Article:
1857-O $5 XF40

CERTIFICATION#: -35359
PCGS#: 8274

Owner's Comments

PCGS grade. Ex. Stacks Sale (1958) Sold by David Akers Numismatics Oct '97 Price realized $715

Expert Comments

Doug Winter: The 1857-O half eagle is a bit more available than the 1855-O and the 1856-O, but it is a rarer coin in high grades. This was the last half eagle produced at this mint prior to the Civil War and production of this denomination would not resume until 1892.

The 1857-O half eagle is scarce in all grades it is most often seen in VF and EF. It is very scarce in the lower AU grades although it is a bit more available than the 1855-O and the 1856-O. It becomes very rare in AU58 and it is extremely rare in Uncirculated with just three to five known. The finest of these grades MS63 while the others are MS60 to MS61.

STRIKE: The quality of strike seen on the 1857-O is slightly better than on the 1855-O and 1856-O. The obverse is generally well-detailed at the center with some minor weakness on the curls around the face. The stars are irregularly detailed with the examples on the left typically sharp and the ones on the right showing less sharpness on the radial lines. The top of the head is sometimes weak as well. The reverse is the sharper of the two sides with good detail seen on the eagle’s neck feathers, legs and talons.

SURFACES: Nearly every 1857-O half eagle that I have seen is very heavily abraded. Because of the fact that some examples are slightly prooflike and reflective, the severity of these marks appears exaggerated. I have seen a few pieces that had mint-made planchet defects.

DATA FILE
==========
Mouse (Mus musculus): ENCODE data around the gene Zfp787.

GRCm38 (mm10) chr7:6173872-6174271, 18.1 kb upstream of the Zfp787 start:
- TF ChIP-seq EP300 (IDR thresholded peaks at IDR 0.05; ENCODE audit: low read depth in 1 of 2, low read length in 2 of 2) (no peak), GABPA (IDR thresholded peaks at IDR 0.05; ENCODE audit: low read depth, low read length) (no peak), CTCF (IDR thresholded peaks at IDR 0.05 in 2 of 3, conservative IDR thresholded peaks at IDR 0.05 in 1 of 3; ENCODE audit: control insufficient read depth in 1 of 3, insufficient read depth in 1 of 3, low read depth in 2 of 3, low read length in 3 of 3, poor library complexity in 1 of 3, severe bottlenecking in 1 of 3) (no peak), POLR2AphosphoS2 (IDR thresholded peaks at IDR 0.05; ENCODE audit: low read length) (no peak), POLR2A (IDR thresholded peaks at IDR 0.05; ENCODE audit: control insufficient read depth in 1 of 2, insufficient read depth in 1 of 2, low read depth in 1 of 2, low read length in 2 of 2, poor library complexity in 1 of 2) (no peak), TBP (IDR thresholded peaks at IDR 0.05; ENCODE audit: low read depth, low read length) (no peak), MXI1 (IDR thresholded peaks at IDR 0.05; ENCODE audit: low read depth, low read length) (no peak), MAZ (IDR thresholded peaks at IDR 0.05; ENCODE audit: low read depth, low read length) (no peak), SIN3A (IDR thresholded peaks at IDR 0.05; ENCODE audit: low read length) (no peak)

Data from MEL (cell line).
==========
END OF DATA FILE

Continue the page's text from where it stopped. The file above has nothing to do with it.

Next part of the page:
LUSTER: Many higher grade examples are frosty but some are semi-prooflike and have a considerably different “look” than seen on the 1855-O or 1856-O. The luster is usually affected by the deep abrasion that are so commonly seen on this issue.

COLORATION: The natural coloration for this issue is a medium to deep green-gold hue. I have also seen a few that had a more orange-gold color. There are not many pieces remaining that have not been cleaned or dipped at one time and examples with nice original color are worth a strong premium.

EYE APPEAL: The eye appeal on many is below average due to the fact that the surfaces are so heavily abraded. The typical 1857-O half eagle has relatively good detail, some remaining luster and bright, unnatural surfaces which are the result of a recent scrubbing.

DIE CHARACTERISTICS: The bottom portion of the second stripe in the first pair of vertical stripes is broken.

MAJOR VARIETIES: There is just a single variety known:

Variety One: The date is large and placed high in the field with the right edge of the 7 close to the neck but not touching. The mintmark is far to the right and completely to the right of the arrow feather. It is positioned above the E in FIVE.David Akers (1975/88): The 1857-O is the last New Orleans Mint Half Eagle of this No Motto type and the third in a trio of very rare O Mint coins from 1855 to 1857. High grade examples better than EF are essentially non-existent and the date is actually very seldom offered in any condition. I have never seen a strictly uncirculated piece but one or two are reported.

Diameter: 21.65 millimeters Designer: Christian Gobrecht Edge: Reeded
Mintage: 13,000 Weight: 8.24 grams Metal Content: 90% Gold, 10% Copper

Rarity and Survival Estimates

Grades Survival Estimate Numismatic Rarity Relative Rarity by Type Relative Rarity by Series
All Grades 90 R-8.1 29 / 112 TIE 44 / 218 TIE
60 or Better 3 R-9.8 18 / 112 TIE 31 / 218 TIE
65 or Better 0 R-10.1 1 / 112 1 / 218

Condition Census

Pos Grade Thumbnail Pedigree and History
1 MS63 PCGS grade
2 MS61 PCGS grade  
2 MS61 PCGS grade  
4 AU58 PCGS grade  
4 AU58 PCGS grade